Cancer In Dogs And Cats: Everything You Need To Know About Prognosis And Therapy

Cancer is also a disease of dogs and cats that is more common in old age. This phenomenon is increasingly common in veterinary practice.

Cancer is characterized by the uncontrolled growth of cells in the body – and this can happen in any tissue: skin, bones, muscles, or internal organs. And even white blood cells – cells that protect against pathogens – can develop cancer.

Benign tumors usually grow in one place in the body and may even go away on their own. On the other hand, malignant tumors metastasize, that is, they release cells into the blood and lymph vessels, which then attach to another point in the body and form new tumors.

However, there are gradations between them: even benign tumors can metastasize at some point, and malignant tumors can remain inactive for a long time. Unfortunately, cancer is unpredictable.

If cancers are surgically removed, they are relatively likely to return. However, many animals also undergo cancer surgery to improve their quality of life.

How Does Your Animal Carry Cancer?

Tumor cells require a lot of energy to grow, preferably in the form of sugar and proteins. This leads to the depletion of the animal. For this reason, cancer patients should receive a diet rich in fat, since tumor cells cannot metabolize fat as well and do not “steal” it from the animal patient.

In cancer, your animal is less productive due to a lack of energy. And its immune system is also less capable of fighting infectious diseases.

In the lungs, liver, or spleen, tumors of a certain size interfere with the actual functioning of these organs. This can lead to shortness of breath, liver failure, and many other complex clinical presentations. Tumors of the blood vessels can cause the animal to lose a small amount or suddenly a very large amount of blood. Both pose different problems.

Tumors in hormone-producing organs such as the thyroid, adrenal glands, kidneys, or pancreas produce too much or too little of these hormones and lead to serious problems such as hypoglycemia or blood clotting disorders.

Cancer in Dogs: Bumps on the Skin are Most Common

The most common tumors in dogs are skin tumors, and about 40 percent of these are cancerous. The concept of waiting and watching to see if a tumor continues to grow is now completely outdated: with a syringe, your veterinarian can “cut” cells from a node and look at them directly under a microscope. It is low cost, low effort, and provides an initial indication of which cells the tumor originates from.

In some cases, it is even possible to make a claim that the cells are malignant. Since it is not only skin cells that can degenerate, mast cell tumors and lymphoma, described below, can also lurk in the skin.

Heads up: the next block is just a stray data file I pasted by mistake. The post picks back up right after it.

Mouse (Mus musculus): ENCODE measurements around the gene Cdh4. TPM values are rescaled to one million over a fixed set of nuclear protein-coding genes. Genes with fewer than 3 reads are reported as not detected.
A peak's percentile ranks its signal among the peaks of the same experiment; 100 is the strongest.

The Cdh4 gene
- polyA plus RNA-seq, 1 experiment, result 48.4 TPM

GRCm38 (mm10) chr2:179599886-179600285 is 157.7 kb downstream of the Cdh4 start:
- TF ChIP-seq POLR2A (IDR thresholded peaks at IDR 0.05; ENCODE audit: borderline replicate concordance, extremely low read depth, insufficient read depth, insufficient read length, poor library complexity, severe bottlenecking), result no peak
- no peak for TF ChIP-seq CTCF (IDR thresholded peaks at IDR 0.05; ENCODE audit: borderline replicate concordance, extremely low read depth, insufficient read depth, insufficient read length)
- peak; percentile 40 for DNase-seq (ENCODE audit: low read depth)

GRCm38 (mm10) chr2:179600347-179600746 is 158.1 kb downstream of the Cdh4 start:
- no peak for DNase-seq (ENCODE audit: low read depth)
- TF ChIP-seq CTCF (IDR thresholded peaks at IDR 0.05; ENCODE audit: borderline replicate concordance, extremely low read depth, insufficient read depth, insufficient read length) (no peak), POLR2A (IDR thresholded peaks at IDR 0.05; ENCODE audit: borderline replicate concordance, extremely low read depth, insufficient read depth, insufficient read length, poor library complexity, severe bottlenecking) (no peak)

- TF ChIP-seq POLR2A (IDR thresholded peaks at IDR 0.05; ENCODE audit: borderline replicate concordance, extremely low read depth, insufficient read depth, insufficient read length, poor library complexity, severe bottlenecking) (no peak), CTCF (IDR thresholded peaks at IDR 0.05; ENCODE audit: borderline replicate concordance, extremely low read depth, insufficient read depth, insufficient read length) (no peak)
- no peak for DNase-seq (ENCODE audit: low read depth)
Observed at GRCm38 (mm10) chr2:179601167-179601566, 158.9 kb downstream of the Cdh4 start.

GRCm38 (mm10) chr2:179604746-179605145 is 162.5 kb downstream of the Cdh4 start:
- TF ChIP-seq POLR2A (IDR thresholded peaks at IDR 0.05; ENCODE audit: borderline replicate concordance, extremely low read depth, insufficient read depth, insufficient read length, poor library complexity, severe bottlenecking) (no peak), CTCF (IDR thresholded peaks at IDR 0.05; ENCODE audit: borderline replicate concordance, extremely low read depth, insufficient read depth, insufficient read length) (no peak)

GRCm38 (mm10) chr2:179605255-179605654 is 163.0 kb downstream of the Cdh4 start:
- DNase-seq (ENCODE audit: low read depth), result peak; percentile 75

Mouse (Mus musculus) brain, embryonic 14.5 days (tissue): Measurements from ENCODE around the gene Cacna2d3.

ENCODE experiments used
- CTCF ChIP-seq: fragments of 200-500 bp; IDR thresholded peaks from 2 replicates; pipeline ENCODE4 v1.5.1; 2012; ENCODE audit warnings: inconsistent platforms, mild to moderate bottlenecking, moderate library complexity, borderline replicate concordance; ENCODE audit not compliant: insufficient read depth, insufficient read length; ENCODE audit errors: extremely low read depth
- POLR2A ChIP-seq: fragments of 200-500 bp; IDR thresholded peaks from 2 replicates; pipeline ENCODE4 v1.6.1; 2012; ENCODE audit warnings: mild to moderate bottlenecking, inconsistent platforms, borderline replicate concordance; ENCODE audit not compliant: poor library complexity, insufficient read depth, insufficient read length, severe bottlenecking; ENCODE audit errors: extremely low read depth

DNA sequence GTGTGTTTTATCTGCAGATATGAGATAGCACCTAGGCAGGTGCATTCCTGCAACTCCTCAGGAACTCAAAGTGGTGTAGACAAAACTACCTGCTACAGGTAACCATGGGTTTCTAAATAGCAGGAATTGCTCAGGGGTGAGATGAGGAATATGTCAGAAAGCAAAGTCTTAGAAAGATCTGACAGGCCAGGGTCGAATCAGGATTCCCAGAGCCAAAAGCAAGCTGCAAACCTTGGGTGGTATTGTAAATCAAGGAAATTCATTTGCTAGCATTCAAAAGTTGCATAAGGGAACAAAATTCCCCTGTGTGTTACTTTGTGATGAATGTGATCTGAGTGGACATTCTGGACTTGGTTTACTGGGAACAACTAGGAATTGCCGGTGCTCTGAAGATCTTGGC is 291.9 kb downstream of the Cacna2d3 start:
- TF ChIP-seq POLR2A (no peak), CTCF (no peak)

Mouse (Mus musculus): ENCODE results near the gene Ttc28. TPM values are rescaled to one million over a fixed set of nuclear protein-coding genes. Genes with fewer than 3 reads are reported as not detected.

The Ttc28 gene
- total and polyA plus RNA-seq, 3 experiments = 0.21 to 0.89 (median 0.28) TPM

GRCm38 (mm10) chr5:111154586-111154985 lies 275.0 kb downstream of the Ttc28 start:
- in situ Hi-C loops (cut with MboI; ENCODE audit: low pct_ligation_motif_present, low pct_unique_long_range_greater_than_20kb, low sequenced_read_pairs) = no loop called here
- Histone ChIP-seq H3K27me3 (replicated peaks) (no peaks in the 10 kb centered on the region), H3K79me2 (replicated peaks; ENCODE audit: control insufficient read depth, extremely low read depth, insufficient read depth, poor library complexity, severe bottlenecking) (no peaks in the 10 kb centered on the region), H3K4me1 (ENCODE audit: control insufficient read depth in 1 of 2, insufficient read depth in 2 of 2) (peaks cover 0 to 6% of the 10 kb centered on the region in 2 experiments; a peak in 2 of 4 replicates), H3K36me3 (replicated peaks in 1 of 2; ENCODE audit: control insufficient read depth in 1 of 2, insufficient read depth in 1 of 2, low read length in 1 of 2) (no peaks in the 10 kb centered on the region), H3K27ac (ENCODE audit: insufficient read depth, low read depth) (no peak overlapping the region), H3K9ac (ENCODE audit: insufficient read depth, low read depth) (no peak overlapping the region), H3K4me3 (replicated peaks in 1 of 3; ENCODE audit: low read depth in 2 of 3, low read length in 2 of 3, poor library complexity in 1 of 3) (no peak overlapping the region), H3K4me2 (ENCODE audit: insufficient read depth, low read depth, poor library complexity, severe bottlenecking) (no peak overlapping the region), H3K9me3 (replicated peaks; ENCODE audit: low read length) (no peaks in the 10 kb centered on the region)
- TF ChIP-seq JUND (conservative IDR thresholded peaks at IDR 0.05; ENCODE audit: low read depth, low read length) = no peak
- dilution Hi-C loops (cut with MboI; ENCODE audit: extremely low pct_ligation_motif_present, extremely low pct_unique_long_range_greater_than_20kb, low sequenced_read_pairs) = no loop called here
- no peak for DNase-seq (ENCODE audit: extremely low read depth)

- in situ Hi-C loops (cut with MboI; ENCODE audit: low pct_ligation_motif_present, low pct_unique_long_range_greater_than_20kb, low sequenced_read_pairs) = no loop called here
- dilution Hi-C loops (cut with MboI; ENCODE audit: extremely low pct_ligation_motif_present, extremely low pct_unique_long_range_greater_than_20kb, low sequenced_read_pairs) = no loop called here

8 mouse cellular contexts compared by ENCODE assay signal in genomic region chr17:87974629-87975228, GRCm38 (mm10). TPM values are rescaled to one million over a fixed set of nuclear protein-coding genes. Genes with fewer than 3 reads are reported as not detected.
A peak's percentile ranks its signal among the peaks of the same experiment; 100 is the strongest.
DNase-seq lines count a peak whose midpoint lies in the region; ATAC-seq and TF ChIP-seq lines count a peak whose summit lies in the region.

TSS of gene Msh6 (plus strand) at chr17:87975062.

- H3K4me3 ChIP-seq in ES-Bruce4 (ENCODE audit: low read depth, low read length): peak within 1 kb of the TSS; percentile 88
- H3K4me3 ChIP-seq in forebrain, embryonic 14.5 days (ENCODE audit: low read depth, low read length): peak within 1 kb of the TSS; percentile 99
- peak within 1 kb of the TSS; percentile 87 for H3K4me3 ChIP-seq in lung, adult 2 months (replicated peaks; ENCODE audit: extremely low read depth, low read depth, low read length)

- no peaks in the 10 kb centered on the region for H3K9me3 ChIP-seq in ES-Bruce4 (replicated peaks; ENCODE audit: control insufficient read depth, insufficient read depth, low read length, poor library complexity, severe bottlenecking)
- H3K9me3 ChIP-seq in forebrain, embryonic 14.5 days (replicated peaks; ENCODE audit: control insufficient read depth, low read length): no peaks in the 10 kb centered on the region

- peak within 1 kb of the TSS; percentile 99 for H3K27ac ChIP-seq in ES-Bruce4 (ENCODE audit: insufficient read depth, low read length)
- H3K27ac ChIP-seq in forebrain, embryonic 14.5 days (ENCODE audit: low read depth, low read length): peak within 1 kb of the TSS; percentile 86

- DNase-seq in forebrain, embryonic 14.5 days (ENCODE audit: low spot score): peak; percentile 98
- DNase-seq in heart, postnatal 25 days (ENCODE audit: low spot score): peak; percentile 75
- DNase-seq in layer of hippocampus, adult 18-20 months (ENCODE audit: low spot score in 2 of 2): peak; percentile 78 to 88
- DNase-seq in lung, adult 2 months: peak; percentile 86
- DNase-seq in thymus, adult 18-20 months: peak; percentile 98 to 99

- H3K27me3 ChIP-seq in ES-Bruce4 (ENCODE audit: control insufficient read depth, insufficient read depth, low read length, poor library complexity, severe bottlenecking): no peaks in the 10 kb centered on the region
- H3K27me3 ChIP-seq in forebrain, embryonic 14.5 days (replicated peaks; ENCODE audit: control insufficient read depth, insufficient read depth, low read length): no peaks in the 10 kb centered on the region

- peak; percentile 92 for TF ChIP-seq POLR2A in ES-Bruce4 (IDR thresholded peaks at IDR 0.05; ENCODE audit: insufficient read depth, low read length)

Cellular research is only meaningless in the case of female breast tumors: this type of cancer is usually a mixture of benign and malignant tumors. This means that if you happen to catch benign cells with the needle, the lump next door may still be malignant. Therefore, breast tumors should always be removed completely.

Tumors of the Spleen and Liver

Large breeds of dogs in particular often develop tumors in the spleen and liver as they get older – this is quite rare in cats. Spleen tumors often develop in blood vessels (hemangiosarcoma) and form large or small cavities filled with blood. If they break, the dog may bleed from the inside.

Therefore, spleen tumors should be carefully checked or surgically removed. The entire spleen is usually removed.

It is not so easy with liver tumors – it is impossible to survive without a liver. Individual lobes of the liver can be removed, but this procedure is much riskier than removing the spleen.

The most common liver tumors are metastases from other organs. In second place are vascular tumors. Malignant tumors of the liver and biliary tract tissue are the third most common.

Lymphoma: What is it Really?

In lymphoma, the bone marrow produces more and more immature white blood cells (lymphocytes), which migrate to different tissues and cause problems there. In dogs, mainly all internal organs (multicentric) are affected, cats, as a rule, suffer from a form of damage only to the gastrointestinal tract. The animals’ exhibit symptoms such as swollen lymph nodes, weakness, diarrhea, and emaciation.

Lymphoma is no longer a death sentence these days. This is because it can be treated with chemotherapy. Although expensive and time-consuming, animals have significantly fewer side effects than humans. In dogs, depending on the course of the disease, you can add up to a year of life, in cats even more.

Lung Tumors are Mainly Metastases

Most of the tumors found in the lungs are metastases from other cancers to other parts of the body. A tumor that grows only in the lungs is rare.

If your veterinarian detects cancer in your dog or cat, an x-ray of the lungs is necessary for most types of tumors. Because if your animal already has lung metastases, the prognosis is much worse. Thus, you can decide on the operation with completely different basic knowledge.

Horrible Brain Tumor

A brain tumor that can only be detected by MRI, unfortunately, has a very poor prognosis: depending on the severity of the symptoms, animals may live with it for a while – or they will need to be cured relatively quickly. Some clinics are gradually starting to remove brain tumors with surgery. However, these interventions are still very rare in veterinary medicine and are therefore associated with a high risk.

Mary Allen

Written by Mary Allen

Hello, I'm Mary! I've cared for many pet species including dogs, cats, guinea pigs, fish, and bearded dragons. I also have ten pets of my own currently. I've written many topics in this space including how-tos, informational articles, care guides, breed guides, and more.

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